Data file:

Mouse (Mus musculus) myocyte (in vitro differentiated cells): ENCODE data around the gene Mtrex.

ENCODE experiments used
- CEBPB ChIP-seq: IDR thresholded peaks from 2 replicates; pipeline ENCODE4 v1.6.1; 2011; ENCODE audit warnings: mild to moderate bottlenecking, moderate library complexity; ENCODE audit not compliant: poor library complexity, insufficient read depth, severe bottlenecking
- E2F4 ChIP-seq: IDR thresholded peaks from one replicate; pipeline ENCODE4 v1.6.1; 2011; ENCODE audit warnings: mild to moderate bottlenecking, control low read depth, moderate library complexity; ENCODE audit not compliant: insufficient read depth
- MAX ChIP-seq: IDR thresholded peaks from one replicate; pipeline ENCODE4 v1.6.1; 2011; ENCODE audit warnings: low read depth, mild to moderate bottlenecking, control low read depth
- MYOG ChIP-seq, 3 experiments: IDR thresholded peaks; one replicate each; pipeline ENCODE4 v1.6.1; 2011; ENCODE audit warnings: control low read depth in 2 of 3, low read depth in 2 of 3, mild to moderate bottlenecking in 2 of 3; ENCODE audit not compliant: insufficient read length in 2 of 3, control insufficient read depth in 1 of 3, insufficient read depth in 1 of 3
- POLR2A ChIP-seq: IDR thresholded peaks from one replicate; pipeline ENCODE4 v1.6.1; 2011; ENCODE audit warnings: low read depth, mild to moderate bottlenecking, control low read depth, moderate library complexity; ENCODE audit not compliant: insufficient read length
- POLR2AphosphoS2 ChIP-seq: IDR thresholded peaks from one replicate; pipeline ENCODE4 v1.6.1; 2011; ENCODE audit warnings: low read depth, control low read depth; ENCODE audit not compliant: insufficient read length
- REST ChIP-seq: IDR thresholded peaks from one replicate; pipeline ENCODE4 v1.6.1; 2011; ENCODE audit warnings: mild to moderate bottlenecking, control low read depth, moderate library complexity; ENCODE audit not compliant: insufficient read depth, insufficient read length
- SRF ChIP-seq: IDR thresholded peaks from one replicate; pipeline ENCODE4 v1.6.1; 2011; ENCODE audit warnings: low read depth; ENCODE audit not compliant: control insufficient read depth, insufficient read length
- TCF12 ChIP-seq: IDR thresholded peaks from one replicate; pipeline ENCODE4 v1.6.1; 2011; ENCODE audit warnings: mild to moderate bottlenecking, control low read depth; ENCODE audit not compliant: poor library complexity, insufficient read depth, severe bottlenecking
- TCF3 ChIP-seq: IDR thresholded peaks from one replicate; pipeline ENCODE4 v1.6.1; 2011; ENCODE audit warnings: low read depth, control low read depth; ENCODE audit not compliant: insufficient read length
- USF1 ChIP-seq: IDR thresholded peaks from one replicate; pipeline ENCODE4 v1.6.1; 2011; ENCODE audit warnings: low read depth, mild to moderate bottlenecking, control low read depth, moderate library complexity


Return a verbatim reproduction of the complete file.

Mouse (Mus musculus) myocyte (in vitro differentiated cells): ENCODE data around the gene Mtrex.

ENCODE experiments used
- CEBPB ChIP-seq: IDR thresholded peaks from 2 replicates; pipeline ENCODE4 v1.6.1; 2011; ENCODE audit warnings: mild to moderate bottlenecking, moderate library complexity; ENCODE audit not compliant: poor library complexity, insufficient read depth, severe bottlenecking
- E2F4 ChIP-seq: IDR thresholded peaks from one replicate; pipeline ENCODE4 v1.6.1; 2011; ENCODE audit warnings: mild to moderate bottlenecking, control low read depth, moderate library complexity; ENCODE audit not compliant: insufficient read depth
- MAX ChIP-seq: IDR thresholded peaks from one replicate; pipeline ENCODE4 v1.6.1; 2011; ENCODE audit warnings: low read depth, mild to moderate bottlenecking, control low read depth
- MYOG ChIP-seq, 3 experiments: IDR thresholded peaks; one replicate each; pipeline ENCODE4 v1.6.1; 2011; ENCODE audit warnings: control low read depth in 2 of 3, low read depth in 2 of 3, mild to moderate bottlenecking in 2 of 3; ENCODE audit not compliant: insufficient read length in 2 of 3, control insufficient read depth in 1 of 3, insufficient read depth in 1 of 3
- POLR2A ChIP-seq: IDR thresholded peaks from one replicate; pipeline ENCODE4 v1.6.1; 2011; ENCODE audit warnings: low read depth, mild to moderate bottlenecking, control low read depth, moderate library complexity; ENCODE audit not compliant: insufficient read length
- POLR2AphosphoS2 ChIP-seq: IDR thresholded peaks from one replicate; pipeline ENCODE4 v1.6.1; 2011; ENCODE audit warnings: low read depth, control low read depth; ENCODE audit not compliant: insufficient read length
- REST ChIP-seq: IDR thresholded peaks from one replicate; pipeline ENCODE4 v1.6.1; 2011; ENCODE audit warnings: mild to moderate bottlenecking, control low read depth, moderate library complexity; ENCODE audit not compliant: insufficient read depth, insufficient read length
- SRF ChIP-seq: IDR thresholded peaks from one replicate; pipeline ENCODE4 v1.6.1; 2011; ENCODE audit warnings: low read depth; ENCODE audit not compliant: control insufficient read depth, insufficient read length
- TCF12 ChIP-seq: IDR thresholded peaks from one replicate; pipeline ENCODE4 v1.6.1; 2011; ENCODE audit warnings: mild to moderate bottlenecking, control low read depth; ENCODE audit not compliant: poor library complexity, insufficient read depth, severe bottlenecking
- TCF3 ChIP-seq: IDR thresholded peaks from one replicate; pipeline ENCODE4 v1.6.1; 2011; ENCODE audit warnings: low read depth, control low read depth; ENCODE audit not compliant: insufficient read length
- USF1 ChIP-seq: IDR thresholded peaks from one replicate; pipeline ENCODE4 v1.6.1; 2011; ENCODE audit warnings: low read depth, mild to moderate bottlenecking, control low read depth, moderate library complexity